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New law gives paraeducators more support
Education in Washington state became stronger after Gov. Jay Inslee signed SSB 6129 into law on March 28.
SSB 6129 is a monumental and innovative piece of legislation that jumpstarts the state’s effort to reduce the opportunity gap by focusing on the education services provided by paraeducators to more than 500,000 students.
“Now that SSB 6129 has passed, paraeducators in Washington state can finally get the support they wanted and needed for years,” said Public School Employees (PSE) of Washington President Kim Wilson. “Paraeducators aren’t the only winners today, but students as well, and students are always PSE’s first priority.”
Sen. Andy Hill from the 45th Legislative District championed the bill with PSE.
Paraeducators, not teachers, provide over half of all instruction time to kids who are struggling and need extra help, reads a PSE press release. Until today, paraeducators received little to no training from their school district, and there are negligible state standards for who may be hired as a paraeducator.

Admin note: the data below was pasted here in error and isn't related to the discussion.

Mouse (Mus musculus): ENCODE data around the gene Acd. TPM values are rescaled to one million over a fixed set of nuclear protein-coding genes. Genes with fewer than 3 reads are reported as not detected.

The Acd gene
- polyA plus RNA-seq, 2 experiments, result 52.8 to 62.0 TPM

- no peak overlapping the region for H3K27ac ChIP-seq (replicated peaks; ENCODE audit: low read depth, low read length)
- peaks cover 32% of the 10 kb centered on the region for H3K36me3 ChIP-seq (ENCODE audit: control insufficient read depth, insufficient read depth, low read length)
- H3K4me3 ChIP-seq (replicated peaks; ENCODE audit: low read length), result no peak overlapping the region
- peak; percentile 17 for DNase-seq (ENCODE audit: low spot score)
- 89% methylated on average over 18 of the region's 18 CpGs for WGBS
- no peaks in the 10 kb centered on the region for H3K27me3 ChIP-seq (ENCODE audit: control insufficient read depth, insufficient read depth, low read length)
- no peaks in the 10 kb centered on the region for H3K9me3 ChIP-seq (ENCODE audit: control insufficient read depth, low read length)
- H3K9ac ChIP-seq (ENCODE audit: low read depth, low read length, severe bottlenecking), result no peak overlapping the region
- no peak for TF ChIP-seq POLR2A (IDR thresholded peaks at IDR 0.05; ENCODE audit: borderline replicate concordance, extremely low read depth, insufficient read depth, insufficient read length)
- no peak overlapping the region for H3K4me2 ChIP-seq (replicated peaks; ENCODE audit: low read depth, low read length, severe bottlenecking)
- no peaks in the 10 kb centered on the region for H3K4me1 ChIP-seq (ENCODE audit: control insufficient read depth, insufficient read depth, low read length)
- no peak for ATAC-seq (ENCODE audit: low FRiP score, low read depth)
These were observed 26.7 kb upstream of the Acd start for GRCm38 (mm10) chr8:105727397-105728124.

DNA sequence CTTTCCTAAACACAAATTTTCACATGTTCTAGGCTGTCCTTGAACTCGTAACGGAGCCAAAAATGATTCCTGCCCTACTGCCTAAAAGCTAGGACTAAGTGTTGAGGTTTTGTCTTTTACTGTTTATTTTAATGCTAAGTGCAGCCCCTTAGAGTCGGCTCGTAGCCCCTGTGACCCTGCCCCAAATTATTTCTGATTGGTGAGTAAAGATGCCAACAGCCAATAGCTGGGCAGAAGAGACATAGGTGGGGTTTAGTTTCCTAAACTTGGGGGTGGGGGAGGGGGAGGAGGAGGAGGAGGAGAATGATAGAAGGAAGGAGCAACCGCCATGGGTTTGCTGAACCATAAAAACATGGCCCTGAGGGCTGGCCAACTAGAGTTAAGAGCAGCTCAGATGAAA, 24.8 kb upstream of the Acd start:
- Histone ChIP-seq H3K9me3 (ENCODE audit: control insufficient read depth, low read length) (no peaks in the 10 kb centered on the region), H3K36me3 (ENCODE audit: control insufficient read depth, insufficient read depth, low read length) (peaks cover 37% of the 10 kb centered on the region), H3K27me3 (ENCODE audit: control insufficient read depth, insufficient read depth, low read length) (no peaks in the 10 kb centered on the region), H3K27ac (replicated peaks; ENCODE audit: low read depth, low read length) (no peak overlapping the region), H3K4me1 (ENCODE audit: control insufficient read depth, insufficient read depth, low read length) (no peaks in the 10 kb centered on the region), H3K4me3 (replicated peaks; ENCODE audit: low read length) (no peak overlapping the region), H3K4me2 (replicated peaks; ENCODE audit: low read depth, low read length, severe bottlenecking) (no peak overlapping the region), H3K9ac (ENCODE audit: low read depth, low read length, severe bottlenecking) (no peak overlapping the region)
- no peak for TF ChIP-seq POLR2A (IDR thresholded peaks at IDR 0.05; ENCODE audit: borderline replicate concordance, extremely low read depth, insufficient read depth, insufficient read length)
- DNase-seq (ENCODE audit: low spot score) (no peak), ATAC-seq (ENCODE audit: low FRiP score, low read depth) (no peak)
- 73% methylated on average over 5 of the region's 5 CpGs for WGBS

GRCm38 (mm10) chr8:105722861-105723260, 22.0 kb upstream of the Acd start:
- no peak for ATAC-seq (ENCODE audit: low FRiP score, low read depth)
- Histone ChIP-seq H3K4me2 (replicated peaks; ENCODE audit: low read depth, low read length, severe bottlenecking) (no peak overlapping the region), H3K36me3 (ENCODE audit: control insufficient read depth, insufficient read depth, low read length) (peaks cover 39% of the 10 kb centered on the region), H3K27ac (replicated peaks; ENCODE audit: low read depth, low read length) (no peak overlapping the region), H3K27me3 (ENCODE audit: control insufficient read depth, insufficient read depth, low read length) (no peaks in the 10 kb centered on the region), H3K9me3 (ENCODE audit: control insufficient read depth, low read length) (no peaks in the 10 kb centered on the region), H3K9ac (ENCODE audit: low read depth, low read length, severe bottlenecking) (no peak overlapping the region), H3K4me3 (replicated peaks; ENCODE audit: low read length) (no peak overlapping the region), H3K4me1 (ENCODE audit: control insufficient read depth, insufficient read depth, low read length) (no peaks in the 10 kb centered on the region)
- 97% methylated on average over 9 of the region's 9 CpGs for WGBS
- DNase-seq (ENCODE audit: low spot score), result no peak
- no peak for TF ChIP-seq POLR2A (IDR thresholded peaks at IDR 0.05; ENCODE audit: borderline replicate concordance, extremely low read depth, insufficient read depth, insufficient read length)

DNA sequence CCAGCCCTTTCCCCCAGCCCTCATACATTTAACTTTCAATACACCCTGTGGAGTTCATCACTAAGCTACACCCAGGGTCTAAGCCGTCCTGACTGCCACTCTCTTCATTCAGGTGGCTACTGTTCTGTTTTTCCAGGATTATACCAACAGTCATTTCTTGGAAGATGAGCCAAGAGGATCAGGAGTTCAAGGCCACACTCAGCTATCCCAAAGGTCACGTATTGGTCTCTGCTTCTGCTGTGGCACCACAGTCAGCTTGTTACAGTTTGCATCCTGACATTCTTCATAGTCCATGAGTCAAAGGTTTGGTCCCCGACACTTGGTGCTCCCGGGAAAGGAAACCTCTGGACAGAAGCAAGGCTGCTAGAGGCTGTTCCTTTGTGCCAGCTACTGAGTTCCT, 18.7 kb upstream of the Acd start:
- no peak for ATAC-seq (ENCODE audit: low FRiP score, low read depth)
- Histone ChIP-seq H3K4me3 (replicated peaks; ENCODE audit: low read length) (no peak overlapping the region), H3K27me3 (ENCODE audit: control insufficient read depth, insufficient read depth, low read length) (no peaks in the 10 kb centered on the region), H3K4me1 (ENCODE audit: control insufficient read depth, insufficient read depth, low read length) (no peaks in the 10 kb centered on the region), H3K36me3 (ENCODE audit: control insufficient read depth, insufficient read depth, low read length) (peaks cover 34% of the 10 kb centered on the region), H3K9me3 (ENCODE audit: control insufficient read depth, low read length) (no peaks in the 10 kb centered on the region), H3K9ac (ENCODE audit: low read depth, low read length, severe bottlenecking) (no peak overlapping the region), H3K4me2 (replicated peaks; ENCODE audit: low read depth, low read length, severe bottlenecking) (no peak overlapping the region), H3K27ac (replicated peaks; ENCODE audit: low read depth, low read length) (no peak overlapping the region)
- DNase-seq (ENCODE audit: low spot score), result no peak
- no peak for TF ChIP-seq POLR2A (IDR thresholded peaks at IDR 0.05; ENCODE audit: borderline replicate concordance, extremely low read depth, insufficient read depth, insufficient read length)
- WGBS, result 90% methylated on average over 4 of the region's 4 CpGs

Students in Transitional Bilingual Instructional Programs (TBIP), Learning Assistance Programs (LAP), Federal Disadvantaged (Title I), Federal Limited English Proficiency Program, Special Education and Regular Education can now expect better instruction.
"My child’s support needs are different than others, but her right to the best education possible is no different than her peers," said Betsy McAlister, parent of a child with Down syndrome and The Arc of Washington State family policy specialist. "The importance of highly trained and qualified staff play a crucial role in my daughter’s success during her school day."
The bill establishes a workgroup to recommend to the 2015 legislature a statewide paraeducator development program. The workgroup will be comprised of professional educators, community organizations, the Office of Superintendent of Public Instruction and others.
Over the next two years, the new workgroup will be creating minimum employment standards for paraeducators who work in nearly every education program including basic education and special education. Additionally, the workgroup must create appropriate professional development and training to help paraeducators meet the employment standards.
Numerous other parent and education organizations supported SB 6129 including but not limited to: Washington Autism Alliance and Advocacy, The Daily Olympian, Education Ombudsman, OneAmerica, Democrats for Education Reform and the Washington State Parent Teacher Association.